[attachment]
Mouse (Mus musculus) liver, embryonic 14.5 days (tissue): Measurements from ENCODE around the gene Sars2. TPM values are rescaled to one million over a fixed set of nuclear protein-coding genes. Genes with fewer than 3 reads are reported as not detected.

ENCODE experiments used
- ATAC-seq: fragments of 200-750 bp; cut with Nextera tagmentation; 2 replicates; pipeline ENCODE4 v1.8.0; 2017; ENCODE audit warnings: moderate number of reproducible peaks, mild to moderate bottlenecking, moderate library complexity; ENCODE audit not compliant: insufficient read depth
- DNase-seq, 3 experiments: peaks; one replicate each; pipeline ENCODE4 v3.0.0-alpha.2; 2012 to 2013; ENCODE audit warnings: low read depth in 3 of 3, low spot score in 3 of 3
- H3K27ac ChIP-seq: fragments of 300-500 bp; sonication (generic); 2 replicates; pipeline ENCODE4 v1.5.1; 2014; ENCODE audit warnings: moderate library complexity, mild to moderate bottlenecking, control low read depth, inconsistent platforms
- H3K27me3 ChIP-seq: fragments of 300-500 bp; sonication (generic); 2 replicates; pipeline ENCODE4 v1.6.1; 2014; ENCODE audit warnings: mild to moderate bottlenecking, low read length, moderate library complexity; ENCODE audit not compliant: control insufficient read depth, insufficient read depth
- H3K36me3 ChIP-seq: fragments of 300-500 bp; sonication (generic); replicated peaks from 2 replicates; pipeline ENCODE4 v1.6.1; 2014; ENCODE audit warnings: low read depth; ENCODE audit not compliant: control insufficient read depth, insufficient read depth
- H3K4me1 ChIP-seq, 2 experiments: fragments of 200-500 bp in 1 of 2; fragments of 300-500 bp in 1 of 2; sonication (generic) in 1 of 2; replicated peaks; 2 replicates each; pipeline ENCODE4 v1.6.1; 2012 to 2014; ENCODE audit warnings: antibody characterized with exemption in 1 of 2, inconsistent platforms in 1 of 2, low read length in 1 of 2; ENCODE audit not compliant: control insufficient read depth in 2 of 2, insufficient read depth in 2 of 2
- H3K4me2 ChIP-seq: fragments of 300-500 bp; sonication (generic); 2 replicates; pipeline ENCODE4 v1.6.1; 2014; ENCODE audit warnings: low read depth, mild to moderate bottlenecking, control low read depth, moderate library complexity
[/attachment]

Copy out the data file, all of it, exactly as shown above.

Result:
Mouse (Mus musculus) liver, embryonic 14.5 days (tissue): Measurements from ENCODE around the gene Sars2. TPM values are rescaled to one million over a fixed set of nuclear protein-coding genes. Genes with fewer than 3 reads are reported as not detected.

ENCODE experiments used
- ATAC-seq: fragments of 200-750 bp; cut with Nextera tagmentation; 2 replicates; pipeline ENCODE4 v1.8.0; 2017; ENCODE audit warnings: moderate number of reproducible peaks, mild to moderate bottlenecking, moderate library complexity; ENCODE audit not compliant: insufficient read depth
- DNase-seq, 3 experiments: peaks; one replicate each; pipeline ENCODE4 v3.0.0-alpha.2; 2012 to 2013; ENCODE audit warnings: low read depth in 3 of 3, low spot score in 3 of 3
- H3K27ac ChIP-seq: fragments of 300-500 bp; sonication (generic); 2 replicates; pipeline ENCODE4 v1.5.1; 2014; ENCODE audit warnings: moderate library complexity, mild to moderate bottlenecking, control low read depth, inconsistent platforms
- H3K27me3 ChIP-seq: fragments of 300-500 bp; sonication (generic); 2 replicates; pipeline ENCODE4 v1.6.1; 2014; ENCODE audit warnings: mild to moderate bottlenecking, low read length, moderate library complexity; ENCODE audit not compliant: control insufficient read depth, insufficient read depth
- H3K36me3 ChIP-seq: fragments of 300-500 bp; sonication (generic); replicated peaks from 2 replicates; pipeline ENCODE4 v1.6.1; 2014; ENCODE audit warnings: low read depth; ENCODE audit not compliant: control insufficient read depth, insufficient read depth
- H3K4me1 ChIP-seq, 2 experiments: fragments of 200-500 bp in 1 of 2; fragments of 300-500 bp in 1 of 2; sonication (generic) in 1 of 2; replicated peaks; 2 replicates each; pipeline ENCODE4 v1.6.1; 2012 to 2014; ENCODE audit warnings: antibody characterized with exemption in 1 of 2, inconsistent platforms in 1 of 2, low read length in 1 of 2; ENCODE audit not compliant: control insufficient read depth in 2 of 2, insufficient read depth in 2 of 2
- H3K4me2 ChIP-seq: fragments of 300-500 bp; sonication (generic); 2 replicates; pipeline ENCODE4 v1.6.1; 2014; ENCODE audit warnings: low read depth, mild to moderate bottlenecking, control low read depth, moderate library complexity